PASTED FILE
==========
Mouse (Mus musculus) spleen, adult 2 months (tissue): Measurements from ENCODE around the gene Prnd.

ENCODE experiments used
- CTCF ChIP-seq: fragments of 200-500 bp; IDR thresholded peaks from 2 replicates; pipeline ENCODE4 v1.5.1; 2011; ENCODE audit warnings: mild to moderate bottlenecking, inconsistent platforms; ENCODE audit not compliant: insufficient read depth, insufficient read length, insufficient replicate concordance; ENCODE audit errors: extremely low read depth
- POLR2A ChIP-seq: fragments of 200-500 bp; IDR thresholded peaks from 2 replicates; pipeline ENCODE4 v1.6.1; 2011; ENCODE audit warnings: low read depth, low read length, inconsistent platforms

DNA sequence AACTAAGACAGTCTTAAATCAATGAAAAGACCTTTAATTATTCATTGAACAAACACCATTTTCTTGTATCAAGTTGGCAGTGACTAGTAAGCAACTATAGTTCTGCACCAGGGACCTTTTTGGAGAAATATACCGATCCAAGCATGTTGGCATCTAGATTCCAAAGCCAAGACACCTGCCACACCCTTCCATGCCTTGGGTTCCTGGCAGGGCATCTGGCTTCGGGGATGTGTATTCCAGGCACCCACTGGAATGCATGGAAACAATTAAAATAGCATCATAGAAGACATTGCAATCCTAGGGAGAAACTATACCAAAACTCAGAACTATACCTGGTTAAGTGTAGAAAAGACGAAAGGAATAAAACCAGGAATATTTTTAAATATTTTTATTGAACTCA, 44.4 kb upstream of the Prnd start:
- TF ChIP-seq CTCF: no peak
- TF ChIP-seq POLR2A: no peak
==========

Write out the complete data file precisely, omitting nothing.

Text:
Mouse (Mus musculus) spleen, adult 2 months (tissue): Measurements from ENCODE around the gene Prnd.

ENCODE experiments used
- CTCF ChIP-seq: fragments of 200-500 bp; IDR thresholded peaks from 2 replicates; pipeline ENCODE4 v1.5.1; 2011; ENCODE audit warnings: mild to moderate bottlenecking, inconsistent platforms; ENCODE audit not compliant: insufficient read depth, insufficient read length, insufficient replicate concordance; ENCODE audit errors: extremely low read depth
- POLR2A ChIP-seq: fragments of 200-500 bp; IDR thresholded peaks from 2 replicates; pipeline ENCODE4 v1.6.1; 2011; ENCODE audit warnings: low read depth, low read length, inconsistent platforms

DNA sequence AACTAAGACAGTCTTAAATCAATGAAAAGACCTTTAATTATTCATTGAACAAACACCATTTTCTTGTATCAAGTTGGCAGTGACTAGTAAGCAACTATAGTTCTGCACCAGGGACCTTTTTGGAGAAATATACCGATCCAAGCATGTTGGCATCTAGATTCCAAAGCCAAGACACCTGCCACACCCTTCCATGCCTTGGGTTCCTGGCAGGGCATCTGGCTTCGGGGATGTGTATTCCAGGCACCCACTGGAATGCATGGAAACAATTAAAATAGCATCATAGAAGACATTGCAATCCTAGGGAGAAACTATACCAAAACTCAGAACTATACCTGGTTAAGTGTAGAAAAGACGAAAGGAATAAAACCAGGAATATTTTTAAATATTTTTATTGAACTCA, 44.4 kb upstream of the Prnd start:
- TF ChIP-seq CTCF: no peak
- TF ChIP-seq POLR2A: no peak